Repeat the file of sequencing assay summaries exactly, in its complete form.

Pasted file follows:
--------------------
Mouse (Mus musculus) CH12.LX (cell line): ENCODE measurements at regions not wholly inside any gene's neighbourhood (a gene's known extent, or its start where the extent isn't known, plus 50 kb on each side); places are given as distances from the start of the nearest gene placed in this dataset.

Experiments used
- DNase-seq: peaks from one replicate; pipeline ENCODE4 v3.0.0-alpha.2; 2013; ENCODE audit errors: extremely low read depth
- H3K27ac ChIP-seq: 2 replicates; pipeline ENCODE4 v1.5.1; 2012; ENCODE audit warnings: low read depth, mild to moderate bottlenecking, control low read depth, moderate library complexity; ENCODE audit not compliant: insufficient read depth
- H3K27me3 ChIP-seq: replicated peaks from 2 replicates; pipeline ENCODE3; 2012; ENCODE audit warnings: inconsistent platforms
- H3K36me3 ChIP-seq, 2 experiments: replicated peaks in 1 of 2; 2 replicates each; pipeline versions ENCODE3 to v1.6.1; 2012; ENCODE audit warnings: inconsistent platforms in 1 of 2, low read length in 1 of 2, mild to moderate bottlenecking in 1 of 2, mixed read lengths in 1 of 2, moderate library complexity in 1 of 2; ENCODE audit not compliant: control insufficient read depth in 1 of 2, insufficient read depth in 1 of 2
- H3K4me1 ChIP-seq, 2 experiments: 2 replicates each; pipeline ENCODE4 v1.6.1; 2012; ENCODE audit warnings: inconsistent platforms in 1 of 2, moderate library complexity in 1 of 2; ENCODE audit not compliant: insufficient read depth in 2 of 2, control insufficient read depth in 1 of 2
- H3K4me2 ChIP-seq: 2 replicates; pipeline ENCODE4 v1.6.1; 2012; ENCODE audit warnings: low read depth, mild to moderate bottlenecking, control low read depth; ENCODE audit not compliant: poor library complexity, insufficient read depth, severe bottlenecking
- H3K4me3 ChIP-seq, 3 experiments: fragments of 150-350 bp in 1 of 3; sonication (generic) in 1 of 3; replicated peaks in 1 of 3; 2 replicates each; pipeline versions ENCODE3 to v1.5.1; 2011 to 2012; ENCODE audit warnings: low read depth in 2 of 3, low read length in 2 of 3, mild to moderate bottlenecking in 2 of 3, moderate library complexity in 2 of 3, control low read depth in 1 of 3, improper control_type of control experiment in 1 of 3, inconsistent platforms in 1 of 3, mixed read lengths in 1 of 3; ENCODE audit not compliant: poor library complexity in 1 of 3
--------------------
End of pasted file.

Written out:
Mouse (Mus musculus) CH12.LX (cell line): ENCODE measurements at regions not wholly inside any gene's neighbourhood (a gene's known extent, or its start where the extent isn't known, plus 50 kb on each side); places are given as distances from the start of the nearest gene placed in this dataset.

Experiments used
- DNase-seq: peaks from one replicate; pipeline ENCODE4 v3.0.0-alpha.2; 2013; ENCODE audit errors: extremely low read depth
- H3K27ac ChIP-seq: 2 replicates; pipeline ENCODE4 v1.5.1; 2012; ENCODE audit warnings: low read depth, mild to moderate bottlenecking, control low read depth, moderate library complexity; ENCODE audit not compliant: insufficient read depth
- H3K27me3 ChIP-seq: replicated peaks from 2 replicates; pipeline ENCODE3; 2012; ENCODE audit warnings: inconsistent platforms
- H3K36me3 ChIP-seq, 2 experiments: replicated peaks in 1 of 2; 2 replicates each; pipeline versions ENCODE3 to v1.6.1; 2012; ENCODE audit warnings: inconsistent platforms in 1 of 2, low read length in 1 of 2, mild to moderate bottlenecking in 1 of 2, mixed read lengths in 1 of 2, moderate library complexity in 1 of 2; ENCODE audit not compliant: control insufficient read depth in 1 of 2, insufficient read depth in 1 of 2
- H3K4me1 ChIP-seq, 2 experiments: 2 replicates each; pipeline ENCODE4 v1.6.1; 2012; ENCODE audit warnings: inconsistent platforms in 1 of 2, moderate library complexity in 1 of 2; ENCODE audit not compliant: insufficient read depth in 2 of 2, control insufficient read depth in 1 of 2
- H3K4me2 ChIP-seq: 2 replicates; pipeline ENCODE4 v1.6.1; 2012; ENCODE audit warnings: low read depth, mild to moderate bottlenecking, control low read depth; ENCODE audit not compliant: poor library complexity, insufficient read depth, severe bottlenecking
- H3K4me3 ChIP-seq, 3 experiments: fragments of 150-350 bp in 1 of 3; sonication (generic) in 1 of 3; replicated peaks in 1 of 3; 2 replicates each; pipeline versions ENCODE3 to v1.5.1; 2011 to 2012; ENCODE audit warnings: low read depth in 2 of 3, low read length in 2 of 3, mild to moderate bottlenecking in 2 of 3, moderate library complexity in 2 of 3, control low read depth in 1 of 3, improper control_type of control experiment in 1 of 3, inconsistent platforms in 1 of 3, mixed read lengths in 1 of 3; ENCODE audit not compliant: poor library complexity in 1 of 3